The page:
'This anarchist, this permanent rebel, is in everyday life a man of order and habit.' Jean-Paul Kauffmann's sentence comes towards the end of his scholarly, 350-page biography of Raymond Guérin, one of the most famous of the forgotten – in fact never really ever known – French writers. And yet it could serve as an introduction to this chameleon-like author. On the one hand Kauffman doesn't have an easy job with a man so little known, although on the other almost everything he discovers is new and his task was much facilitated by the archive at the Bibliothèque Jacques Doucet near the Panthéon.
I was a little reminded of my research on the artist and would-be writer Karl Salsbury Wood, who (this was wartime England) scribbled his findings on wallpaper-backed diaries, fastidiously (manically?) recording details of every (half)penny spent on his windmill tours. But Guérin seems to have been even more obsessive, with his bills, restaurant napkins, etc, included in the archival boxes.
Kauffmann doesn't only include the details of the Raymond Guérin archive but also much of himself, his conversations with his research neighbour who's looking into Paul Éluard, the interest of Juliette Bordessoule more in Kauffmann's own captivity than Guérin's, the girl in the lift to 31 allées Damour (Bordeaux) who thinks the 'great writer' associated with the building is not Guérin (well, who he?) but Montesquieu, on so on.
This is a wonderfully meticulous, obsessive book about a meticulous, obsessive person, a book to return to and discover amazing things about an amazing person. But only for some of us, of course, as the majority of committed readers will not, for instance, be interested in Monsieur Hermès (probably named after a brand of exercise book) and his masturbatory activities in L'Apprenti, or Hermès again in the 800-page 'follow-up' Parmi tant d'autres feux..., let alone the 500-page Les Poulpes in which Guérin changes Hermès's name to le Grand Dab, and which ends the trilogy Ébauche d'une Mythologie de la Réalité (lit. 'Sketch of a Mythology of Reality'). Pretentious? I should hope so: aren't James Joyce, T. S. Eliot, Virginia Woolf et al gloriously pretentious? Of course, so what's wrong with that? Readable? Probably not for most, but then I specialise in reading unreadable books, and Guérin sounds deliciously unreadable.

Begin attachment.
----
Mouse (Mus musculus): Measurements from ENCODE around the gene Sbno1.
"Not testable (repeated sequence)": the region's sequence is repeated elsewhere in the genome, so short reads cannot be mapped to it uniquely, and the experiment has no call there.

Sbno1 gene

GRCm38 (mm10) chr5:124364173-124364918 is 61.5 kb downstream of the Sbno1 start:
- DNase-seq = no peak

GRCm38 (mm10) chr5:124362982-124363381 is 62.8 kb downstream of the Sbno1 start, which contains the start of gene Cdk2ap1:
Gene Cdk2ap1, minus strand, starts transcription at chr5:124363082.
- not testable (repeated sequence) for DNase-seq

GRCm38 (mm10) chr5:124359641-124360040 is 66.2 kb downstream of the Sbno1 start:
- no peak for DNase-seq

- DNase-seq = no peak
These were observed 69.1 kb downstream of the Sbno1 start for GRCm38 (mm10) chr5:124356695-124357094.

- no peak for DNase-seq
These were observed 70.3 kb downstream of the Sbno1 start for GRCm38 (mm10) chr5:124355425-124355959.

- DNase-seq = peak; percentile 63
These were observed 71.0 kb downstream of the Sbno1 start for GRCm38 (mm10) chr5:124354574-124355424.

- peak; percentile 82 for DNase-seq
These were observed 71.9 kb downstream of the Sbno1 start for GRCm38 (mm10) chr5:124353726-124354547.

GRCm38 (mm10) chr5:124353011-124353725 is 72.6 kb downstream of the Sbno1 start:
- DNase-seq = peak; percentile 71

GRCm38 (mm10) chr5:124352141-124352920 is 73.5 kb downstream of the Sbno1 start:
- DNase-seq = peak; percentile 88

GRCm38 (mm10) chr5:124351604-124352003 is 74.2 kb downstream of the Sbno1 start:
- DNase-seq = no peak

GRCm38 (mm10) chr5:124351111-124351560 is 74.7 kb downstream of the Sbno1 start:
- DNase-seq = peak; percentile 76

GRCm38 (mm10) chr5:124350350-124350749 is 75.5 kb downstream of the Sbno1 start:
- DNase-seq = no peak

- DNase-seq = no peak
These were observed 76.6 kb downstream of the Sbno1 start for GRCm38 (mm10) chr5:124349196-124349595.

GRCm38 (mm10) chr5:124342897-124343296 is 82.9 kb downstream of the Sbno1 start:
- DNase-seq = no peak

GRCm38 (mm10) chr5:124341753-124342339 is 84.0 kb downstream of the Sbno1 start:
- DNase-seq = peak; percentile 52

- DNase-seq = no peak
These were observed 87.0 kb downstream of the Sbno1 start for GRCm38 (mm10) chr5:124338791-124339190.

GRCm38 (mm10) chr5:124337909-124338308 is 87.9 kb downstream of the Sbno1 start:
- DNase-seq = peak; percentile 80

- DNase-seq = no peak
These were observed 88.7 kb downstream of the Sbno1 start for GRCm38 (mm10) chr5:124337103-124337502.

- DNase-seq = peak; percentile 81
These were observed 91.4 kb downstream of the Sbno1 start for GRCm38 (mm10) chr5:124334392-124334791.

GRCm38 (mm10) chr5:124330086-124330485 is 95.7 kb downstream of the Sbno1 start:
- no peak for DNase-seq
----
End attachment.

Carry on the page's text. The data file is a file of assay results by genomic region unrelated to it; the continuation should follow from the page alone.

I've only read Zobain so far (my review is linked below), but I shall certainly be back for more. Fascinatingly, Kauffmann discovers that all correspondence with Denise Montauriol (Guérin's first wife) has been removed from the archive, and asks if Juliette Bordessoule is responsible for this: tantalizingly, there's later a photo of the elderly woman on one of the plates between pages 56 and 57, although the reader has to plough though about two thirds of this biography before he or she can be certain that Bordessoule is the heir to Guérin's estate. Kauffmann, then, wouldn't have known (as Finitude's Zobain Afterword makes clear) that Denise (or Denyse) complained bitterly to Guérin in more than one letter that her problem was that he hadn't made her 'a woman', and furthermore hadn't told his mother the 'real' reason for the divorce.
Guérin may well have appeared very pleasant to many other people, although he could be very difficult too. After a letter savagely criticising Gaston Gallimard for the 'pittance' he received from him, Gallimard replied: 'You are too egocentric, too self-oriented to conceive of an outside world. Your arrogance blinds you, and if you were a normal man you wouldn't have this totally unjustifiable persecution complex, which in my eyes excuses you. However, this egotism, this ingratitude, which has perhaps been the driving force of your publications, is probably what will limit you in the future'. But amazingly, Gallimard went on to meet many of Guérin's demands.
How can I criticise this astonishing book? There's not enough sex?